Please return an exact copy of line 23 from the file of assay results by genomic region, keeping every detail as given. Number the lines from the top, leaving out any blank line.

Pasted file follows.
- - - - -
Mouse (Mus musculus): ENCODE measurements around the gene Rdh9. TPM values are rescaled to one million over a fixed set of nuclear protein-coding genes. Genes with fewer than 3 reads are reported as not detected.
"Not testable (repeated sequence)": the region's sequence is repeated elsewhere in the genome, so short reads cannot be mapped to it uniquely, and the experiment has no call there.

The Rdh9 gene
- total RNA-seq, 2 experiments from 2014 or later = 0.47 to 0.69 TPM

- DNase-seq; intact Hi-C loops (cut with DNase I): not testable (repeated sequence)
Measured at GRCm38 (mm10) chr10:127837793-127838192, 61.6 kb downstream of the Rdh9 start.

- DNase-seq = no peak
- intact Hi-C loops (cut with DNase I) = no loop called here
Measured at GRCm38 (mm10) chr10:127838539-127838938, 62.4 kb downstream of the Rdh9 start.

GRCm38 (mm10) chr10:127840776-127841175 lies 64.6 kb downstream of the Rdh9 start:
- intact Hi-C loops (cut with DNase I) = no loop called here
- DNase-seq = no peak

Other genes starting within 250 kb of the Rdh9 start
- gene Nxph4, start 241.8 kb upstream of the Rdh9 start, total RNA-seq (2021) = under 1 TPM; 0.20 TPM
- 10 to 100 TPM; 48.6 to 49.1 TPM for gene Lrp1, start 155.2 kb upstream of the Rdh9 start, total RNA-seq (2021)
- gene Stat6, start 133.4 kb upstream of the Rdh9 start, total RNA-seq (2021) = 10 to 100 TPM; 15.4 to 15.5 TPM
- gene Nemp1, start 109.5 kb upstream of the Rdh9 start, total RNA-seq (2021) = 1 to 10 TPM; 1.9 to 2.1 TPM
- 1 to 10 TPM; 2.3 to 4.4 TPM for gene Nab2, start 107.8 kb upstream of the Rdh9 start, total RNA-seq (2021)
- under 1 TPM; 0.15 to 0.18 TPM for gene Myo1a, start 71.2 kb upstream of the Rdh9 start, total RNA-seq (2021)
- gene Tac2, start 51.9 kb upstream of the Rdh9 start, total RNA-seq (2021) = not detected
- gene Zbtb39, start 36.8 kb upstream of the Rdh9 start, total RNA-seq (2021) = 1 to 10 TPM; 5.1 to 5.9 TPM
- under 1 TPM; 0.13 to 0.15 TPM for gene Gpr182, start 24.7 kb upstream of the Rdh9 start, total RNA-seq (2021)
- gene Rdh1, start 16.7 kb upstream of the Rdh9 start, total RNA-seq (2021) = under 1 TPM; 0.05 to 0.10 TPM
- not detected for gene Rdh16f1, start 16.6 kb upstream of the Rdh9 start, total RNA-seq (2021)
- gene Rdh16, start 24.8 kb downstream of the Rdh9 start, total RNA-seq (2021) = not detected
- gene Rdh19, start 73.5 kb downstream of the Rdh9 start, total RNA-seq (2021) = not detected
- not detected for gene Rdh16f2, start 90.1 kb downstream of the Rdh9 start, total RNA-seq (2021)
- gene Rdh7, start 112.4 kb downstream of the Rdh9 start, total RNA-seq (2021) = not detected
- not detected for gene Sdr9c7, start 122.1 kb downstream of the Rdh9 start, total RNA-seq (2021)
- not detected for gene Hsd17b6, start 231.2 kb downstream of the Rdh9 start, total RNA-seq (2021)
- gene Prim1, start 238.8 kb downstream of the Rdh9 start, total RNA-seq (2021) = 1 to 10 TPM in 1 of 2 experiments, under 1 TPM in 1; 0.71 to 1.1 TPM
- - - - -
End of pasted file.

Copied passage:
- gene Rdh1, start 16.7 kb upstream of the Rdh9 start, total RNA-seq (2021) = under 1 TPM; 0.05 to 0.10 TPM